Despite that there are still many fascinating details contained in the financial report which show the vastly disparate areas of activity now being supported, and financed, by the GAA.
Would it surprise you to know that the GAA last year spent £180,804 on hurley and helmet subsidies? And despite that, the high cost is often given as a reason why young people do not take up hurling.
Overall, the GAA at central level earned £13.4 million last year, an increase of £2.6m, or 33%, on the previous year, caused mainly by a replayed All-Ireland football semi-final and final.
These two replays brought in £2.4m. It is interesting to note that of the total income, gate receipts only account for 67%, which shows how far the GAA has moved towards commercialism in recent times mainly through sponsorship of course.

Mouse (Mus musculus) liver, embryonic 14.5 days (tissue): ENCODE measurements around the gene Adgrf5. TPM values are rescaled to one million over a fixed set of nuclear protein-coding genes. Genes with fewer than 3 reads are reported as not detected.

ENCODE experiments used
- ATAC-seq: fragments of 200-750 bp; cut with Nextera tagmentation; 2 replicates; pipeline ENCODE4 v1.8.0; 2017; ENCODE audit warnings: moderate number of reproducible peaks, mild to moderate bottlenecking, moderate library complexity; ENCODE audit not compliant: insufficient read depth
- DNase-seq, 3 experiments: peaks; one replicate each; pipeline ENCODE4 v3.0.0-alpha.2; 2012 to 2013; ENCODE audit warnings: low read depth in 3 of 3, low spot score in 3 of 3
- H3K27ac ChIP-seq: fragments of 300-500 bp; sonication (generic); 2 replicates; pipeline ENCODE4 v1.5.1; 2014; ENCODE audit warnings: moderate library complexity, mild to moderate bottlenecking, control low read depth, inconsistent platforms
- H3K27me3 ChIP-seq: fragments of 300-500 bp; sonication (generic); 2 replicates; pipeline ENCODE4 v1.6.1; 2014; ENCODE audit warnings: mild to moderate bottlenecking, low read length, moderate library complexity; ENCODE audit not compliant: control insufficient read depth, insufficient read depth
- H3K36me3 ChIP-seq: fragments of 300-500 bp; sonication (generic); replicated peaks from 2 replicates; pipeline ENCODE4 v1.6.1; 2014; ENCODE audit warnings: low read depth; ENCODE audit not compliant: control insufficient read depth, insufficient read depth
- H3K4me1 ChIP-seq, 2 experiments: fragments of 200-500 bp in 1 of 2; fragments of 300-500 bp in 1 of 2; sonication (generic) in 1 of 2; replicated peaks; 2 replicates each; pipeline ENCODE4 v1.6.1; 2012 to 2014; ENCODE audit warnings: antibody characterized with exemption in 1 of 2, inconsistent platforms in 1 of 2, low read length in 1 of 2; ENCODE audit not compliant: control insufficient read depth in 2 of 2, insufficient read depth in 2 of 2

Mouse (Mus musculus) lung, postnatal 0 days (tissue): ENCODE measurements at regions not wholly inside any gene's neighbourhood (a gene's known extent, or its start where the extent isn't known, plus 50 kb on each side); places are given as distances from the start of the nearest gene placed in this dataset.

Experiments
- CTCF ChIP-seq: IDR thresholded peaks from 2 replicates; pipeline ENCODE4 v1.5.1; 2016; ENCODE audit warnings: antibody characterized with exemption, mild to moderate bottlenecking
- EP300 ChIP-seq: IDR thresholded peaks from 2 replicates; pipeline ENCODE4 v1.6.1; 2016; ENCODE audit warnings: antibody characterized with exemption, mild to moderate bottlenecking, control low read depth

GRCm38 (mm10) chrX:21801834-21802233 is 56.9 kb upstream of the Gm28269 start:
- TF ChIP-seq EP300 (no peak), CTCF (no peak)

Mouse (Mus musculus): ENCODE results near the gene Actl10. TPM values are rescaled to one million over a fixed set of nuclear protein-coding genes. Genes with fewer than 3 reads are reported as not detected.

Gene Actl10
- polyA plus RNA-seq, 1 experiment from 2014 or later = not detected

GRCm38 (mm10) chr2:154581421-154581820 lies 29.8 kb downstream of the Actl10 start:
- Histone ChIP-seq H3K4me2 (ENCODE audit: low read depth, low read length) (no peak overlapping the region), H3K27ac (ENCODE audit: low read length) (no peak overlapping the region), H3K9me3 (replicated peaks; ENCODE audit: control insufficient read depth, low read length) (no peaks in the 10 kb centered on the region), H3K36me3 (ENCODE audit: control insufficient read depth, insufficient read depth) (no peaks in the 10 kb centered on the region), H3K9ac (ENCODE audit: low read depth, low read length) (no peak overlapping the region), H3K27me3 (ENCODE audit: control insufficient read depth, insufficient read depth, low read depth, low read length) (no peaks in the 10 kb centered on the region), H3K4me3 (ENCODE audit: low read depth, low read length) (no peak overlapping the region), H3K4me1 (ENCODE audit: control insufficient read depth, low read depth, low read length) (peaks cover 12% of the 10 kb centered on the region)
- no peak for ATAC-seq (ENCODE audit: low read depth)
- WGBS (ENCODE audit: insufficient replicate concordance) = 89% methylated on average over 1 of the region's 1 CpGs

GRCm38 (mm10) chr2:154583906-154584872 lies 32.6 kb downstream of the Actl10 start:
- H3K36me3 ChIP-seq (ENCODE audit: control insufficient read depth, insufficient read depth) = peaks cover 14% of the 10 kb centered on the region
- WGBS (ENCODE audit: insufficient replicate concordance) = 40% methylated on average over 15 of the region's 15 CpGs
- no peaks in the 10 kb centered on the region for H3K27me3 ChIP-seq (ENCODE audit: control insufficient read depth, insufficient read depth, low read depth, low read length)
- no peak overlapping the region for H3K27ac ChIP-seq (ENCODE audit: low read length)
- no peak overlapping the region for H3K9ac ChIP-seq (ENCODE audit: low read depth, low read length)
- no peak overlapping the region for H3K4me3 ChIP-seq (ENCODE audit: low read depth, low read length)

Interesting too is the fact that the hurling championship contributed almost as much as the football to the GAA's income last year, excluding the football replays.
Right then, so the GAA took in over £13m last year, but how did they spend all that money?
Well, three items accounted for 51% of the spend: 'Match Expenses', 'Administration' and 'Games Development', each of which devoured over £2m of the GAA's income.
Match expenses is mainly made up of rent which Central Council pays to Croke Park Stadium for the use of the ground for championship games, so that is a transfer from one arm of the GAA to another.
But it also includes security and Garda costs at Croke Park which came to £338,701 and, of course, those all-important gold medals awarded to All-Ireland winners.
Administration refers basically to the cost of running the administrative arm of the GAA in Croke Park where salaries for the first time crossed the £1m mark.